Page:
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Inspection carried out on 27 November 2018

During a routine inspection

This inspection took place on 27 November 2018 and was unannounced.

The Manor House is a ‘care home’. People in care homes receive accommodation and nursing or personal care as a single package under one contractual agreement. The Care Quality Commission (CQC) regulates both the premises and the care provided, and both were looked at during this inspection. The home is registered to provide accommodation and care for up to 38 people and is part of Park Lane Healthcare. At the time of our inspection there were 26 people living at the home. The accommodation was on two floors with a passenger lift to connect all areas of the home.

At the time of the inspection there was a registered manager in post. The service is required to have a registered manager in post. A registered manager is a person who has registered with CQC to manage the service. Like registered providers, they are ‘registered persons’. Registered persons have legal responsibility for meeting the requirements in the Health and Social Care Act 2008 and associated Regulations about how the service is run.

At the last inspection in February 2018 we found that care and treatment was not provided in a safe way. This related to the lack of robust actions to reduce risk and this was a breach of Regulation 12 of the Health and Social Care Act 2008 (Regulated Activities) Regulations 2014. We also identified a breach of Regulation 17 of the Health and Social Care Act 2008 (Regulated Activities) Regulations 2014, which related to the overall oversight and governance of the service. Following that inspection, the provider sent us an action plan detailing the improvements they would make.

During this inspection we reviewed actions the provider told us they had taken to become compliant with the breaches identified in February 2018. We found that the necessary improvements had been made and the service was no longer in breach of regulation.

Medicines were managed safely and staff had a good knowledge of the medicine systems and procedures in place to support this. We found staff had been recruited safely and received regular supervision and appraisals. Staff told us they felt supported in their roles and trained to meet people’s needs. Some staff felt additional specialist training in dementia and behaviour would be beneficial and the provider was willing to arrange this.

Staff received training about safeguarding adults from abuse and understood their responsibilities in respect of protecting people from the risk of harm. Accidents and incidents were responded to appropriately and monitored by the management team. The service was clean and infection control measures were in place. People and relatives spoke positively about the clean and well-maintained environment.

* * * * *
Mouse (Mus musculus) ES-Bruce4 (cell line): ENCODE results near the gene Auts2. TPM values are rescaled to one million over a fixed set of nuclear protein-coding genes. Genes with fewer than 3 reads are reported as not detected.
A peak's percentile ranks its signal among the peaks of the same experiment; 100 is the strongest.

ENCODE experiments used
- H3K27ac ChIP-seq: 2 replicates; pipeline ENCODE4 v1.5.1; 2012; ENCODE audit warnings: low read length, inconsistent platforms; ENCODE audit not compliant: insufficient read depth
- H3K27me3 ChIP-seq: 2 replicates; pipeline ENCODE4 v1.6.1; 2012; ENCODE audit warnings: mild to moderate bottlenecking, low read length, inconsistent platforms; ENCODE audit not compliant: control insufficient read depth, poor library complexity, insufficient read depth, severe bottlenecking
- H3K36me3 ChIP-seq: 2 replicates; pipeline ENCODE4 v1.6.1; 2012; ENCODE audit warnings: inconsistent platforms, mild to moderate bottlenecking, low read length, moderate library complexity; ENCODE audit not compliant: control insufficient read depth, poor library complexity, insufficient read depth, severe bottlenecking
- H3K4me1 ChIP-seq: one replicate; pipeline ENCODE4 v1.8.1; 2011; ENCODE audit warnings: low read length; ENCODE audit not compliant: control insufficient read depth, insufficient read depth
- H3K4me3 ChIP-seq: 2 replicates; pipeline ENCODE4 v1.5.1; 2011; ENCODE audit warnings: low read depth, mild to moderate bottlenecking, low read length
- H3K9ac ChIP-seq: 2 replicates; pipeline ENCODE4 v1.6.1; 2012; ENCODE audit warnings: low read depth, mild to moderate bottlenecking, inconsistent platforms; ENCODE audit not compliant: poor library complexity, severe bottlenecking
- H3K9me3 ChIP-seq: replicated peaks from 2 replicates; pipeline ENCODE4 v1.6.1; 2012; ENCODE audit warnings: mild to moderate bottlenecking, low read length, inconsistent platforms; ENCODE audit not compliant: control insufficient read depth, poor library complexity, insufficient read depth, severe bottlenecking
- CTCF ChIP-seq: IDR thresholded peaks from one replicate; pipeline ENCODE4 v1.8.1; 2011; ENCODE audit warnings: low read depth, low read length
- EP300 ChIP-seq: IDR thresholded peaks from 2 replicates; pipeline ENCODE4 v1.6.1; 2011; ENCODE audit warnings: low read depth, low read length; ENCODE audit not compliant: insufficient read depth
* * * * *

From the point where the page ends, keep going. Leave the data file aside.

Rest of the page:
People were supported to have maximum choice and control of their lives and staff supported them in the least restrictive way possible; the policies and systems in the service supported this practice. We made a recommendation in the last inspection report in relation to the application of MCA and the provider confirmed they will continue to work to this recommendation.

People’s nutrition and hydration needs were catered for. A choice of meals was offered and drinks and snacks were made readily available throughout the day.

There was a positive caring culture within the service and we observed people were treated with dignity and respect. People’s wider support needs were catered for through the provision of activities provided by activity coordinators, visiting entertainers and activities undertaken in the local community.

There was a complaints policy and procedure made available to people who received a service and their relatives. All complaints were acknowledged and responded to quickly and efficiently. The service sought feedback from people; feedback provided was positive.

There was a range of quality audits in place completed by the director. These were up-to-date and completed on a regular

Inspection carried out on 6 February 2018

During a routine inspection

This inspection took place on the 6, 7 and 9 February 2018. The first day was unannounced and we told the registered manager we would be returning on the second and third days.

The Manor House is a ‘care home’. People in care homes receive accommodation and nursing or personal care as a single package under one contractual agreement. CQC regulates both the premises and the care provided, and both were looked at during this inspection. The home is registered to provide accommodation and care for up to 38 people and is part of Park Lane Healthcare. At the time of our inspection there were 28 people living at the home. The accommodation was on two floors with a passenger lift to connect all areas of the home.

The service is required to have a registered manager in post. A registered manager is a person who has registered with CQC to manage the service. Like registered providers, they are ‘registered persons’. Registered persons have legal responsibility for meeting the requirements in the Health and Social Care Act 2008 and associated Regulations about how the service is run. At the time of the inspection there was a manager in place who had commenced the registration process with CQC.

At the last inspection on the 31 July 2017 we found that care and treatment was not provided in a safe way. This related to the cleanliness of the premises. This was a breach of Regulation 12. Following that inspection the provider sent us an action plan detailing the improvements they would make in relation to the cleanliness of the service.

During this inspection we reviewed actions the provider told us they had taken to become compliant with the breach identified in July 2017. We also looked to see if improvements had been made in respect of the breach. We found the breach of Regulation 12 had not been fully met. In addition we found a further breach of Regulation 17 of the Health and Social Care Act 2008 (Regulated Activities) Regulations 2014, which related to the overall oversight and governance of the service.